Cancer Detection: Laser Doppler records bloodflow to enable early melanoma detection

A laser Doppler system able to detect the subtle differences in blood flow beneath the skin has allowed researchers—at Pisa University (Italy) and Lancaster University (England)—to distinguish between malignant melanoma and noncancerous moles.1 The noninvasive technique aims to speed tissue assessment and spare patients painful biopsies.

Noninvasive laser Doppler scanning of vasculature beneath moles has enabled detection of markers indicating melanoma.

"Skin malignant melanoma is a particularly aggressive cancer associated with quick blood vessel growth," said Prof. Marco Rossi of Pisa University, where 55 patients agreed to have their atypical moles scanned for about 30 minutes while the laser Doppler system recorded complex interactions in the subdermal blood vessels.

Then, Lancaster physicists analyzed fluctuations in recorded signals. "We used our knowledge of blood flow dynamics to pick up on markers which were consistently different in the blood vessels supplying malignant moles and those beneath normal skin," said Prof. Aneta Stefanovska of Lancaster University.

While American reviewers emphasize that further research is needed, and the system would need to overcome hurdles to be adopted, the results are promising: The test identified melanoma in all cases where it was present, and produced less than 10% false positives.

1. G. Lancaster et al., Sci. Rep., 5, 12825 (2015); doi:10.1038/srep12825.

Get All the BioOptics World News Delivered to Your Inbox

Subscribe to BioOptics World Magazine or email newsletter today at no cost and receive the latest news and information.

 Subscribe Now
Related Articles

Shortwave-infrared device could improve ear infection diagnosis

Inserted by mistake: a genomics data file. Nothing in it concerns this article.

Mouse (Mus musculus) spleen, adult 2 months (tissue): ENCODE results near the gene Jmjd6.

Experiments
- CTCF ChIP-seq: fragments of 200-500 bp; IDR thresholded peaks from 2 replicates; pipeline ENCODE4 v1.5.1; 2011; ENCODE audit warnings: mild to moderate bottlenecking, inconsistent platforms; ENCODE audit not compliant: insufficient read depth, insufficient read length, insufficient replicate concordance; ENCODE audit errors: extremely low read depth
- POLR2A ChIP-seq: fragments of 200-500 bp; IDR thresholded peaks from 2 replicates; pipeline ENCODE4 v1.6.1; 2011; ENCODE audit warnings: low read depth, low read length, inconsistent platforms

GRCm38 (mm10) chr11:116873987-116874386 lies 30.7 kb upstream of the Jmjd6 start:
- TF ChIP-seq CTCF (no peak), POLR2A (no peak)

An otoscope-like device that could improve ear infection diagnosis uses shortwave-infrared light instead of visible light.

Microscope detects one million-plus biomarkers for sepsis in 30 minutes

A microscope has the potential to simultaneously detect more than one million biomarkers for sepsis at the point of care.

Photoacoustic imaging quantifies elasticity

Biomedical engineers in the US have developed a form of photoacoustic imaging that can quantify the elasticity of human tissue.

Flow cytometry analyzes cell population to predict cancer immunotherapy response

Flow cytometry helped find that the amount of white blood cells in melanoma tumors can predict response to a cancer therapy.

BLOGS

Neuro15 exhibitors meet exacting demands: Part 2

Increasingly, neuroscientists are working with researchers in disciplines such as chemistry and p...

Why be free?

A successful career contributed to keeping OpticalRayTracer—an optical design software program—fr...

LASER Munich 2015 is bio-bent

LASER World of Photonics 2015 included the European Conferences on Biomedical Optics among its si...

White Papers

Understanding Optical Filters

Optical filters can be used to attenuate or enhance an image, transmit or reflect specific wavele...

How can I find the right digital camera for my microscopy application?

Nowadays, image processing is found in a wide range of optical microscopy applications. Examples ...

CONNECT WITH US

            

Twitter- BioOptics World